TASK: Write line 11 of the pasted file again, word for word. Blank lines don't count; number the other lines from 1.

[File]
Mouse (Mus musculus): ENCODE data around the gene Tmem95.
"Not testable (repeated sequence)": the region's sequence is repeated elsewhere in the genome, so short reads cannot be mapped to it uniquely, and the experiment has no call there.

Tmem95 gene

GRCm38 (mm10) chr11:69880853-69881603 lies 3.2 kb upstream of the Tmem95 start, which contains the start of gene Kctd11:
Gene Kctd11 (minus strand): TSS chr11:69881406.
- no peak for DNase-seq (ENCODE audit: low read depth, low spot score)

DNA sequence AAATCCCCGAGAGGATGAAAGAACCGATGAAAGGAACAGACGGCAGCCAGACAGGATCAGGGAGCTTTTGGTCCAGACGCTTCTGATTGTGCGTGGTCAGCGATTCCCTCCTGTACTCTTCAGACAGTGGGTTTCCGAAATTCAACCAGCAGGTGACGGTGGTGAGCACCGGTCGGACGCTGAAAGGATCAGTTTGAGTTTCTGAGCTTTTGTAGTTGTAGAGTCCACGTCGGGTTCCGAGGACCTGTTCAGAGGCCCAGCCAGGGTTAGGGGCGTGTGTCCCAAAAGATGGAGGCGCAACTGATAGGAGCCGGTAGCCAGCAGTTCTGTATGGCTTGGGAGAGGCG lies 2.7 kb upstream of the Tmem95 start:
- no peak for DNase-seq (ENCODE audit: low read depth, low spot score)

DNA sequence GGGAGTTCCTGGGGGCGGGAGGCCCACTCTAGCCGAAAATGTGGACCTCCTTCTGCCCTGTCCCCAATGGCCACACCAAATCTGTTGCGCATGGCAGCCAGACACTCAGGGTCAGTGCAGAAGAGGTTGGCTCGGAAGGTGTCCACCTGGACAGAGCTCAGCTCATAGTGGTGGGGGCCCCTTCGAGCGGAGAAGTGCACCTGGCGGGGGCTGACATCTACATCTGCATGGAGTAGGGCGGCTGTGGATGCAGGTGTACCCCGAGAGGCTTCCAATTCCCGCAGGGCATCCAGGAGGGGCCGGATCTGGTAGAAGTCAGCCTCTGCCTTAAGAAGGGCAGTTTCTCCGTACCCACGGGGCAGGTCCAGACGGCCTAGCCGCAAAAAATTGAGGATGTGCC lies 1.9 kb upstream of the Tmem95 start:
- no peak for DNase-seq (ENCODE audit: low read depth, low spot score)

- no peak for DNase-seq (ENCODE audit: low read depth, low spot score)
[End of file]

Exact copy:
- no peak for DNase-seq (ENCODE audit: low read depth, low spot score)